- Ted Miller, ESPN Staff Writer
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If David Shaw is as good a head football coach as he is handling a news conference, then Stanford is in excellent hands.
Let's start with this: "Two years of good football is not enough," said Shaw, a former Stanford player.
Shaw, 38, isn't planning on just maintaining what Jim Harbaugh built before he bolted for the San Francisco 49ers. He wants to take the program another step forward.
A dominant victory in the Discover Orange Bowl over Virginia Tech? Old news.
"We're going to put it in a box, we're going to put a ribbon around it, and we're going to put it up on a shelf for everybody to admire," he said. "But we're going to get back to work. We're going to let everyone else admire and talk about how great it was. Our goals are not done. ... We did not win our conference. Oregon did that."
Why did athletic director Bob Bowlsby hire Shaw, Stanford's offensive coordinator since 2007, over the other three members of the Cardinal staff he interviewed (associate head coach Greg Roman, defensive coordinator Vic Fangio and special teams coordinator Brian Polian)?
Bowlsby said Shaw's hiring was "logical" and a "perfect fit." Among Shaw's strengths, Bowlsby listed recruiting, experience at the NFL and college levels, an understanding of Stanford's academics, organizational skills, continuity from Harbaugh's tenure, high character, the support of the locker room, and good motivational skills.
There's also this: Shaw was adamant that this is his dream job. Stanford won't be a coaching stepping stone for him, he said.
"Since the day I started coaching, this is the job I always knew I wanted," he said, then added later. "I wanted this to be my last head coaching interview ever."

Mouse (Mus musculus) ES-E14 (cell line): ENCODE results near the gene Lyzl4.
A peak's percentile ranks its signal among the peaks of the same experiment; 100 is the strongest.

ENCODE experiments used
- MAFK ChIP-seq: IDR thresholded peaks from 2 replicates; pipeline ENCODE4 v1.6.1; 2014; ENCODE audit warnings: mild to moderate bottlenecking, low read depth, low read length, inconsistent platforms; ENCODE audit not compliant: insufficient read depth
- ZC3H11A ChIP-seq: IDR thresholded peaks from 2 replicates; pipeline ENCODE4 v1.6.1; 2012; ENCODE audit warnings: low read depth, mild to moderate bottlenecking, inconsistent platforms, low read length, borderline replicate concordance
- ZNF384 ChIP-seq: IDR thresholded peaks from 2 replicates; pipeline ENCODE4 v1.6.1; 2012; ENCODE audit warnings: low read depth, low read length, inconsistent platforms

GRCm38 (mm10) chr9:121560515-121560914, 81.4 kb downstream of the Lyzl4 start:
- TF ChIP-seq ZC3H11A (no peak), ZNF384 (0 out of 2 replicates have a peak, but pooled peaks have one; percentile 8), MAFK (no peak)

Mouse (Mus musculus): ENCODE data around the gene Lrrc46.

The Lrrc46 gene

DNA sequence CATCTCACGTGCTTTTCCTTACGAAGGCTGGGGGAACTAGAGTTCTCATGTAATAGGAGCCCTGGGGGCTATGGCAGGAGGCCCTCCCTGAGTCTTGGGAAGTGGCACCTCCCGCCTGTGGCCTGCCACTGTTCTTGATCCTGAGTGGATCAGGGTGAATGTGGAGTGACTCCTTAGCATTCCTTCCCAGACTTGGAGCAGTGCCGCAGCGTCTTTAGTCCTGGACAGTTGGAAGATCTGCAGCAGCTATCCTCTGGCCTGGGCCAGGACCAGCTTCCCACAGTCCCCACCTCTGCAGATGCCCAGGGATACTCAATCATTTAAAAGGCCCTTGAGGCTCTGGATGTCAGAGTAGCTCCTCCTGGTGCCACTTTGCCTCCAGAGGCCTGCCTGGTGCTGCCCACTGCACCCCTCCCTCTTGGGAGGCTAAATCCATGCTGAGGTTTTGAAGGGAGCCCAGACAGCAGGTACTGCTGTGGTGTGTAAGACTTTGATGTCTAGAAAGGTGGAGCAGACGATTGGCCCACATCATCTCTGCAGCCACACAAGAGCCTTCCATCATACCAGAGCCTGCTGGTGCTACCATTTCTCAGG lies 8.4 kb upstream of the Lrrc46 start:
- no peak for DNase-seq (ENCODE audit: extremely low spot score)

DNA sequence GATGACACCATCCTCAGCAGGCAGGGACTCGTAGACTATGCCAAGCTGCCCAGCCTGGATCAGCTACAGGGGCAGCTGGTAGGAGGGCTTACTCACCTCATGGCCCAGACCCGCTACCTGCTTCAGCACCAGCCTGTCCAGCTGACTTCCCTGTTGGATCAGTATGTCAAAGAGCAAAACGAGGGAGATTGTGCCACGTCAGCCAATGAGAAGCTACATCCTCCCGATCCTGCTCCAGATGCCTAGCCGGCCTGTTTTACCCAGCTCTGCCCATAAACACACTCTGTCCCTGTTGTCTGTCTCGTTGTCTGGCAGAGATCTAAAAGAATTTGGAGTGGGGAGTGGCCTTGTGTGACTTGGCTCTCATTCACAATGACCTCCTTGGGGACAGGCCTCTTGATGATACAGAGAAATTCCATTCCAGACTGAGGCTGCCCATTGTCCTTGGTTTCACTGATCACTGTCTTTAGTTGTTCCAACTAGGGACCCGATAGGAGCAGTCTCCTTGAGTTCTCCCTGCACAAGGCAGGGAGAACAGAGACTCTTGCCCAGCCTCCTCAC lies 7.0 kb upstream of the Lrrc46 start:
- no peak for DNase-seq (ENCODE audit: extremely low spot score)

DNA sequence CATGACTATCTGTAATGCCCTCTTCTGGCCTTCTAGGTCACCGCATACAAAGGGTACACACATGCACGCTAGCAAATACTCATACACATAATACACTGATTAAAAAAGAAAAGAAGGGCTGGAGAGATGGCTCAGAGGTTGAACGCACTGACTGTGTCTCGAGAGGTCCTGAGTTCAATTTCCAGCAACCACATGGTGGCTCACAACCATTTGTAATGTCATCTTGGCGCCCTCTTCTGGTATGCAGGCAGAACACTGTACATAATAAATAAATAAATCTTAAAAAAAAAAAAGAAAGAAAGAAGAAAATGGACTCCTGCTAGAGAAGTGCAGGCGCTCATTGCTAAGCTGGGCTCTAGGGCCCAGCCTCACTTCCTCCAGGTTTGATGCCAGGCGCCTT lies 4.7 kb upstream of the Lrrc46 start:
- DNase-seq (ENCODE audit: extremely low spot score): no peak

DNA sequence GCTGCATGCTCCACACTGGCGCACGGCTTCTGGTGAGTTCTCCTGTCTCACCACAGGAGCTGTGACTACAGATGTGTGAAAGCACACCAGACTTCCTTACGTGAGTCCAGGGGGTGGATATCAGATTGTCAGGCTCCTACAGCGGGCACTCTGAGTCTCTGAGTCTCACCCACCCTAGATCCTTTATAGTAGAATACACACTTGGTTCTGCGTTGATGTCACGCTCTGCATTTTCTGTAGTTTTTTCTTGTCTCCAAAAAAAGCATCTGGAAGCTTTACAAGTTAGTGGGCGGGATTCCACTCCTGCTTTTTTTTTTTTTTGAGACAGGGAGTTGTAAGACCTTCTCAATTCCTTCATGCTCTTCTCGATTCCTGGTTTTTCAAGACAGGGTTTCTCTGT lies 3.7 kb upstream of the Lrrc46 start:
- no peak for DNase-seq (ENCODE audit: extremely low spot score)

But Shaw wouldn't talk about his staff or assistants. Fangio and Roman are going to leave. It is unclear which members of the current staff stick around, though a handful almost certainly will.
As for as what he wants to continue from the Harbaugh Era, Shaw mentioned being aggressive and physical on both sides of the ball. Shaw also might have said the words "compete" and "competitive" 20 times. That's very Harbaughian.
He said the schemes won't change. And then again they will. "We're going to push the envelope with scheme," he said. Also a Harbaugh trademark.
Shaw's hiring will be popular with the current players. Just after Harbaugh's departure was announced, receiver Doug Baldwin told the San Jose Mercury News that, "All the players want David Shaw as the head coach."
Shaw said he doesn't "plan on disappointing them" when he was asked about this, but he also added something that very much sounded like a grumpy, veteran head coach.
"I was not happy it was in the paper," he said.
Shaw has a lot on his plate, starting with a big recruiting weekend, when he must keep an outstanding recruiting class on board. Next, he must fill out his staff. Then, once the boxes are unpacked and he turns his attention to X's and O's, he will be freighted with the high expectations that come with a likely preseason top-10 ranking.
It won't be easy to replace a larger-than-life -- and slightly eccentric -- personality such as Harbaugh, particularly after the Cardinal's success this year. But Shaw's first day on the job was impressive.
If David Shaw is as good a head football coach as he is handling a news conference, then Stanford is in excellent hands.Let's start with this: "Two years of good football is not enough," said Shaw, a former Stanford player.